Date: October 2, 2020
By: Gary Anderson
For centuries, the Chinese traditionally looked at neighboring states as tributaries at worst or clients at best, but there has generally been a mixture of conciliation and coercion in the relationships. Pre-Xi, China seemed to be on regional charm offensive; but all of that has changed recently. There is not much diplomacy involved in China’s regional actions of late. China claims that its crackdown in Hong Kong and its bullying of Taiwan are internal political disputes, but its aggressive actions in the South China Sea are clear violations of international norms and law of the sea.
Vietnam and the Philippines as well as Taiwan have issues with China’s illegal claims to sovereignty over islets in the South China Sea. Japan and China have a dispute over the Senkaku Islands. Taken as a group, it is easy to write these issues off as normal border disputes along with the longstanding China-India border disagreements. However, some of China’s recent actions are hard to explain other than as regional bullying.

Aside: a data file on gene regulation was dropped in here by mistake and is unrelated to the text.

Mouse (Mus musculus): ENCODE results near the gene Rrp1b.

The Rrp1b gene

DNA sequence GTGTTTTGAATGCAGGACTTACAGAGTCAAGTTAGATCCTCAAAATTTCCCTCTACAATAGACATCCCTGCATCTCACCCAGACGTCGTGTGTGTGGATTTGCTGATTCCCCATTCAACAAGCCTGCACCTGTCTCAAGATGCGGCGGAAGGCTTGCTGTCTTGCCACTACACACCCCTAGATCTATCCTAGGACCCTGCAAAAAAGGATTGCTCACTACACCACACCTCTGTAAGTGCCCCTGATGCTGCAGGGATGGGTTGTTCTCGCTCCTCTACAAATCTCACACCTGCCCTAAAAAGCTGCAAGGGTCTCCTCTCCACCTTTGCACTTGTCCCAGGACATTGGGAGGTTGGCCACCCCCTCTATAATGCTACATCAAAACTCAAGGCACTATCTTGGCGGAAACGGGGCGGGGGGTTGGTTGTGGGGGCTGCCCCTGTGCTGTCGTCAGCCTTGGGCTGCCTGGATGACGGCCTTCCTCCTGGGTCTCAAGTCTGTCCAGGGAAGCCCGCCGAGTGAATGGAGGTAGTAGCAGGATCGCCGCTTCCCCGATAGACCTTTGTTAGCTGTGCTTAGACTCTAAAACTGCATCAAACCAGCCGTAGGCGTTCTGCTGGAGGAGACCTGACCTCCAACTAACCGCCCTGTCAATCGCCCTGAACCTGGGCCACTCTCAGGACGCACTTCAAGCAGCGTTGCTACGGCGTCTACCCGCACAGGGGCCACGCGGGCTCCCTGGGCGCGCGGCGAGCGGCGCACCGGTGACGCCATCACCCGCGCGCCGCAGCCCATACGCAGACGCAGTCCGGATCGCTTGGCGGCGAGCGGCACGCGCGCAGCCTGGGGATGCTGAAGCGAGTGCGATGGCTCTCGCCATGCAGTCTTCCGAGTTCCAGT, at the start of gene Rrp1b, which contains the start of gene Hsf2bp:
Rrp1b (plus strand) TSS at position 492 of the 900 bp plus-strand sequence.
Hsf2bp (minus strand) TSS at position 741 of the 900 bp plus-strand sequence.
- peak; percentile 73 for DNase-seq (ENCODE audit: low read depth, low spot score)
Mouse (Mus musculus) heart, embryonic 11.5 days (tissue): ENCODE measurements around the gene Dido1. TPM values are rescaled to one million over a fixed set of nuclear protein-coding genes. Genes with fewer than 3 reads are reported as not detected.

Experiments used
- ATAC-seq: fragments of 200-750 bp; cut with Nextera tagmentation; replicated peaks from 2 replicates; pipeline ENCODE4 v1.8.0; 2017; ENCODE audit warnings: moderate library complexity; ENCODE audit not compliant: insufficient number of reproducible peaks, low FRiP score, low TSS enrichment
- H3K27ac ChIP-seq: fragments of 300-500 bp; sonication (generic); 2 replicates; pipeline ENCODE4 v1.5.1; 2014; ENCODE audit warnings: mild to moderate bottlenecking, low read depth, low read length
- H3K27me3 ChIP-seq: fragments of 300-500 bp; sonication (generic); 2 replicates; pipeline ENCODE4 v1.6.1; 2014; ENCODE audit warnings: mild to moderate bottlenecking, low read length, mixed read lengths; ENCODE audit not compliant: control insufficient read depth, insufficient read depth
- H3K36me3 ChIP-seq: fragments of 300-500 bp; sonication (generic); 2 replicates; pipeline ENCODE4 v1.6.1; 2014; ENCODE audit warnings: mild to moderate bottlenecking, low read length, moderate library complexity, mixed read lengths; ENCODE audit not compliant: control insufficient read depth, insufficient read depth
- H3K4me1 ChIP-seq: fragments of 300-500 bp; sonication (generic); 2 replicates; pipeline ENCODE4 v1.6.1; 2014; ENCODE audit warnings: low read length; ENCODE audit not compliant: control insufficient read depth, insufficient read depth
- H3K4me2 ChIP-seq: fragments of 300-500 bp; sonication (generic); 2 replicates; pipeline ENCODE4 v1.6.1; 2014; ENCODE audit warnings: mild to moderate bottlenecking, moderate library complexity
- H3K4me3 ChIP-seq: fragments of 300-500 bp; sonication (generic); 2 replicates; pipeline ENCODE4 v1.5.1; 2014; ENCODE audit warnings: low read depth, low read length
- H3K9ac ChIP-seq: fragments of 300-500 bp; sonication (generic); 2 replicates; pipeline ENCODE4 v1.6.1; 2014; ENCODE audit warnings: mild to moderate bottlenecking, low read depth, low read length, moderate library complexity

Philippine President Rodrigo Duterte went out of his way to try building a closer relationship with Beijing at the cost of his relationship with the United States only to be rudely rebuffed. Likewise, Australian attempts to develop closer ties with China have were met with threats and bluster. These were golden opportunities that most rising powers would have leapt at. Mr. Xi is inexplicably playing off a different sheet of music. His “my way or the highway” approach to regional actors is a clear message to them that he wants the United States out of the Indo-Pacific theater and that he intends to use all elements of national power — to include military and economic coercion — to enforce his will. [FULL STORY]